Thursday, August 30, 2012


And with this, my “Put a Fruit on It” experiments have reached their zenith. I saw the base recipe at Two Peas and Their Pod and immediately wanted to try it. Then, at the end of that post, in the automatically generated “you might also like:” section, I spotted a link to a nectarine and prosciutto pizza over at A Cozy Kitchen. I knew that prosciutto and melon are frequently combined, and I was willing to bet that prosciutto and peach wouldn’t be a bad pairing at all. I thought the prosciutto might help keep the pizza firmly grounded in savory territory, balancing out the sweetness of the peaches and the balsamic reduction. (As you’ll recall, although I liked the strawberry pizza, it did seem just a bit desserty.

The Cozy Kitchen recipe applied the prosciutto after baking (along with some raw arugula, which I’m sure was quite lovely and kind of makes me want to devise an arugula, prosciutto, and nectarine salad—yeah, like this, maybe), but I decided to cook mine on the pizza itself, and I was glad I did. Placed between the cheese and the peaches, the cooked prosciutto added just the right touch of salty, greasy, porky chewiness to the otherwise soft and sweet toppings. Instead I left the basil uncooked—I hate the way it gets all browned and crispy and loses its fresh grassy greenness otherwise.

A word of warning about the balsamic reduction: It’s apt to drip off the pizza when you apply it or during baking, and when it gets on the pan, it burns like nobody’s business. It didn’t smoke up my oven, although that seems to have happened to at least one commenter. But it did transform into a charred-caramel substance that was nearly impossible to chip off the pan. I made two smaller pizzas, baked in my cast-iron skillet and my enameled cast-iron pan, and I eventually managed to scrub the blackened goo off the enamel with many tears and much elbow grease, but my regular cast iron still bears a few scarred spots a month later. I’m afraid that if it happens again, I might ruin that skillet for life. However, I refuse to stop making this pizza, because it is one of the most stellar pizzas I’ve ever made. I know I say this a lot, but it just tastes like summer, and it’s the balsamic reduction that really makes it special. So my options are to either start making this on a really old baking sheet I’m willing to sacrifice to the burnt-vinegar gods, or to drizzle on the reduction after the pizza has baked. Right now I’m leaning toward the latter choice, because I’d like to believe it won’t make too much difference. The baking does help the vinegar really soak into the peaches, but it’s so flavorful to begin with that I doubt its power will be much diminished. After I try it, I’ll let you know.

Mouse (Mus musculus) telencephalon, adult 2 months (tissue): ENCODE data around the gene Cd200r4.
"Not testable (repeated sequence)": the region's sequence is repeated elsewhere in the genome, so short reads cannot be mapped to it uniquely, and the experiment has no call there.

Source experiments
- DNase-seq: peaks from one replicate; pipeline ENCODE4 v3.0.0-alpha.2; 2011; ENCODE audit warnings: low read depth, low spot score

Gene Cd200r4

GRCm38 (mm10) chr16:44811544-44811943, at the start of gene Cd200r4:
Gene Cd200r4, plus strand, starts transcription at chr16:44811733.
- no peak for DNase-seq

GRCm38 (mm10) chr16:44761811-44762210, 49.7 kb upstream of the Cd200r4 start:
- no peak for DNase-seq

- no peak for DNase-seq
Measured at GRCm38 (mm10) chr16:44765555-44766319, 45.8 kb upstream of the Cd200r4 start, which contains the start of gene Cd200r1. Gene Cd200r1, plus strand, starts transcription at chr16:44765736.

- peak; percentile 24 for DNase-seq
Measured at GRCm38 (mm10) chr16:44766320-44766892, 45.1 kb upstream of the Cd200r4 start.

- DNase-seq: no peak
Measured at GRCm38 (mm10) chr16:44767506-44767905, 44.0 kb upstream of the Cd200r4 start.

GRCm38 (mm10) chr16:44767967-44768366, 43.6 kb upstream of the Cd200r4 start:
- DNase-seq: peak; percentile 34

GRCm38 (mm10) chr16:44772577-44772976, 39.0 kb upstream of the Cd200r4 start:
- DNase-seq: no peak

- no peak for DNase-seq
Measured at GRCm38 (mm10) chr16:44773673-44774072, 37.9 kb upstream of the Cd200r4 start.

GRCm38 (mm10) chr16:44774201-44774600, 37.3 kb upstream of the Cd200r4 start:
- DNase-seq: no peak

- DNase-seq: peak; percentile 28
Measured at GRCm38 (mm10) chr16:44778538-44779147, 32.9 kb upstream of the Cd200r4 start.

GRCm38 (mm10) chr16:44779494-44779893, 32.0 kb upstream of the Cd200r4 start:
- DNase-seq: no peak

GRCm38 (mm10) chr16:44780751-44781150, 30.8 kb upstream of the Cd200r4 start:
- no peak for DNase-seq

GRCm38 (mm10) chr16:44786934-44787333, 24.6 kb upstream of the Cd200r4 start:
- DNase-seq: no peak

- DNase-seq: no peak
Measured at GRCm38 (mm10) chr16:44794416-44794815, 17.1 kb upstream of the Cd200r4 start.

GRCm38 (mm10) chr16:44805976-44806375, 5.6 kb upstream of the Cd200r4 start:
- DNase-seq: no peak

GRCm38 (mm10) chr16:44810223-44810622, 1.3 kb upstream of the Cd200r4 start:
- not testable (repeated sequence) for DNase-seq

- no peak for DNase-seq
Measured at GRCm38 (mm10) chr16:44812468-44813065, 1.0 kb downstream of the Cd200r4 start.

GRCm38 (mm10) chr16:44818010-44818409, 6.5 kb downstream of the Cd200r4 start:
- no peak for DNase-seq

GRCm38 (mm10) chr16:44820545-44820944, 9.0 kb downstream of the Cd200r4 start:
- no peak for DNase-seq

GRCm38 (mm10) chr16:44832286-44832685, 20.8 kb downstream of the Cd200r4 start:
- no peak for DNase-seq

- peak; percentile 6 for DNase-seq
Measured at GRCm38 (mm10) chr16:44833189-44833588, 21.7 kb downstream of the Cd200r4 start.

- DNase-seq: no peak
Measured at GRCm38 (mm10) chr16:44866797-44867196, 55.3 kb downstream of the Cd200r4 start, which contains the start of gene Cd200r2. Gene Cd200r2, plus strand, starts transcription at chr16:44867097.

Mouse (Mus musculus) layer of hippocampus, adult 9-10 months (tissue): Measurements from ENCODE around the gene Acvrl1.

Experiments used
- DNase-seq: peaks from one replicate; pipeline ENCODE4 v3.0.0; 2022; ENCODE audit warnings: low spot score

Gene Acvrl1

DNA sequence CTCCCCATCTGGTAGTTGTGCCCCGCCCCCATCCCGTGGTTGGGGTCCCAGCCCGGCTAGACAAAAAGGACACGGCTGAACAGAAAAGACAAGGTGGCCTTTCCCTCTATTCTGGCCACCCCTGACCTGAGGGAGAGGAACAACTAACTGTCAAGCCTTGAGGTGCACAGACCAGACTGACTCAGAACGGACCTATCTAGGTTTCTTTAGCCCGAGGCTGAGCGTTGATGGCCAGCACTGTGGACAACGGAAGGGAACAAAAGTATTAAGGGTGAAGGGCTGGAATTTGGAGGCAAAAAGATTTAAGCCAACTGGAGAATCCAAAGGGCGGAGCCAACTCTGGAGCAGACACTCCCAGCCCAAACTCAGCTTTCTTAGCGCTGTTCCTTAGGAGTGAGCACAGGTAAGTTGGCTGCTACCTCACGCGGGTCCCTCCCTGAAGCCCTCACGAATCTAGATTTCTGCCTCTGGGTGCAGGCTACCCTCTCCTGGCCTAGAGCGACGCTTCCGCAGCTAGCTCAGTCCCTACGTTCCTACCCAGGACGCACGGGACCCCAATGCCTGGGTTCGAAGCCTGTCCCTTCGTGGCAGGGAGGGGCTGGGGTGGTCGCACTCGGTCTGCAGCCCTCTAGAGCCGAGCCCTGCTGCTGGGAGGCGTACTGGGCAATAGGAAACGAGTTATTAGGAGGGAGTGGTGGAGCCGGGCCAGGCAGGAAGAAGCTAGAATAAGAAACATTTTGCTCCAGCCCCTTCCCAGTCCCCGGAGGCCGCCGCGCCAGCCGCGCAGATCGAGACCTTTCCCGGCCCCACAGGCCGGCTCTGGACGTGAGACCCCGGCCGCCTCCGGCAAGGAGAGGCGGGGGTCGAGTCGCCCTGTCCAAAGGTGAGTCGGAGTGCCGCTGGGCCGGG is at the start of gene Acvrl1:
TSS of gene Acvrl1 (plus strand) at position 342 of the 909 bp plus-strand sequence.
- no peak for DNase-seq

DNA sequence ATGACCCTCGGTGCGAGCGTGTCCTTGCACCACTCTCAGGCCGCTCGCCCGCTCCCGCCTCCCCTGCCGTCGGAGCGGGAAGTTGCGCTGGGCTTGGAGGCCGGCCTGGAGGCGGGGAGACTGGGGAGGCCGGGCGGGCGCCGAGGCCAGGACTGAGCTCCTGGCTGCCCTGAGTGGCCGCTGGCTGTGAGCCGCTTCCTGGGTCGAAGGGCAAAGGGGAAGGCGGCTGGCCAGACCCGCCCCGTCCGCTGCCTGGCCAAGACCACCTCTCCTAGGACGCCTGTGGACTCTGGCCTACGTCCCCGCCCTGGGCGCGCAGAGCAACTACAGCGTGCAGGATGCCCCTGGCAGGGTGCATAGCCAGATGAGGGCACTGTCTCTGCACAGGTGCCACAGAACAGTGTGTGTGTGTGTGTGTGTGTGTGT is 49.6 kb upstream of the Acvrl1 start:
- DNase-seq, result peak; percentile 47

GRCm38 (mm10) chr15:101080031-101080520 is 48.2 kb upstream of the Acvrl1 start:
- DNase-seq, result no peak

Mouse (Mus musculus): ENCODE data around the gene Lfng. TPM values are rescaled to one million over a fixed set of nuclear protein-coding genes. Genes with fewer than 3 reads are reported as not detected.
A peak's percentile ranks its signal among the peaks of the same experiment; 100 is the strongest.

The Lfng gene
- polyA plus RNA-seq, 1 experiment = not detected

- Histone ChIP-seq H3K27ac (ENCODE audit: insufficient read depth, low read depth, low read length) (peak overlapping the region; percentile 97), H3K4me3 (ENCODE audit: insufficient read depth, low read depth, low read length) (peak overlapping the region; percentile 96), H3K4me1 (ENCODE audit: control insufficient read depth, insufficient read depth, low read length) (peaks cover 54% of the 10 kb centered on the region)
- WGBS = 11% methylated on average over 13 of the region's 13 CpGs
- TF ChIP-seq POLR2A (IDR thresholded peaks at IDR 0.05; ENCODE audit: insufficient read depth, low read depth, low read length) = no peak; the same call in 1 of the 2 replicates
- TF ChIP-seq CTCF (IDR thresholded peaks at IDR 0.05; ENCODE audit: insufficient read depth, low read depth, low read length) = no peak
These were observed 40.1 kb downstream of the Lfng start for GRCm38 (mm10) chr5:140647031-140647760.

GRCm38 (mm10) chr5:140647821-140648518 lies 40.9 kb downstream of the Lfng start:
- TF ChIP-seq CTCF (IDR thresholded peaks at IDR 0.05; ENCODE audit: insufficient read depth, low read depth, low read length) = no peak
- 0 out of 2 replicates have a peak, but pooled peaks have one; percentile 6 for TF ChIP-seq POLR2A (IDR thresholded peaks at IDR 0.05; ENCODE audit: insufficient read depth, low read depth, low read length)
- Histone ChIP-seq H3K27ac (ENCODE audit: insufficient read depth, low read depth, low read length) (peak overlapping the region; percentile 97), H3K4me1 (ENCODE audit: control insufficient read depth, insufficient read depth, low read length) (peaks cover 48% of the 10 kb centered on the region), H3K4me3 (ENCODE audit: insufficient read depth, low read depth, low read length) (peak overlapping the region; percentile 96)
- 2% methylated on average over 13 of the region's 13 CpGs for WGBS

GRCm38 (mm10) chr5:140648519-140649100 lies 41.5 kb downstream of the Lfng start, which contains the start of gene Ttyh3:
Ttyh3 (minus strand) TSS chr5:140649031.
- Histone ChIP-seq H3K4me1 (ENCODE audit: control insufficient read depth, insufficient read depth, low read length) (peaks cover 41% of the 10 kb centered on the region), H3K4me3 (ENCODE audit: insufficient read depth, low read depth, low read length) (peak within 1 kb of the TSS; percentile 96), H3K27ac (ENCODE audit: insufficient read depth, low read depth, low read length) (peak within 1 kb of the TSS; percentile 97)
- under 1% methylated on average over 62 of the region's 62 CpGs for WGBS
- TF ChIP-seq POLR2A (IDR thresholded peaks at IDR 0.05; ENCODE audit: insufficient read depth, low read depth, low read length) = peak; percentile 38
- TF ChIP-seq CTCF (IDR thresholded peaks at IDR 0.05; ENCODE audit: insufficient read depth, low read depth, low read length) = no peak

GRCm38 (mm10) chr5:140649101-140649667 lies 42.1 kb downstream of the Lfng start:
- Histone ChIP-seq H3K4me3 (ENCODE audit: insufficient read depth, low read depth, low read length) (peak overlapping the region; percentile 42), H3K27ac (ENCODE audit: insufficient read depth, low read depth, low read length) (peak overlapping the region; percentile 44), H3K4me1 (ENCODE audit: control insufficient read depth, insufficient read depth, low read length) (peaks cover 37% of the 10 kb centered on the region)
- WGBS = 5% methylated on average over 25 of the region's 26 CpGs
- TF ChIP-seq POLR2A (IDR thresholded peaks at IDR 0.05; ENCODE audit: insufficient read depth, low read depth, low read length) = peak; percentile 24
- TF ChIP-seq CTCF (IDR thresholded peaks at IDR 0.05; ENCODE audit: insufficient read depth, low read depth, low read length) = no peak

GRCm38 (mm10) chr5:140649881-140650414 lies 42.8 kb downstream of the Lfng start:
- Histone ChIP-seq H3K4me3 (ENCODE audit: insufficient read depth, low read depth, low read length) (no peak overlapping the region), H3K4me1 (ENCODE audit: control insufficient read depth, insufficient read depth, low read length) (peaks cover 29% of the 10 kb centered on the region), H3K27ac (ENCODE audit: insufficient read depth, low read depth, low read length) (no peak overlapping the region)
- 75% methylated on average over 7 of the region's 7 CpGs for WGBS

1 cup balsamic vinegar
1–2 tablespoons olive oil
8 ounces fresh mozzarella, sliced
4 ounces sliced prosciutto, torn into pieces
2 to 4 peaches, thinly sliced
½ cup freshly chopped basil

1. To make the balsamic reduction, pour balsamic vinegar into a small saucepan and bring to a boil over medium-high heat. Reduce heat to medium-low, and simmer until the vinegar has reduced to ¼ cup. Set aside, and cool to room temperature.

2. To make the pizza, preheat the oven to 450 degrees. Roll out the dough on a baking surface coated with cornmeal or olive oil.

3. Lightly brush the dough with olive oil. Top the dough with fresh mozzarella rounds, torn prosciutto, and peach slices. Drizzle the pizza with balsamic reduction (or wait to add the reduction until after baking; see note above).

4. Place the pizza in the oven and bake for 10 to 15 minutes, or until pizza crust is golden and cheese is melted. Remove from oven and sprinkle with chopped basil (and drizzle with the balsamic reduction if you didn’t add it earlier).

5. Let the pizza cool for a few minutes and then cut into slices and serve warm.

Serves: 4
Time: 45 minutes
Leftover potential: Good.

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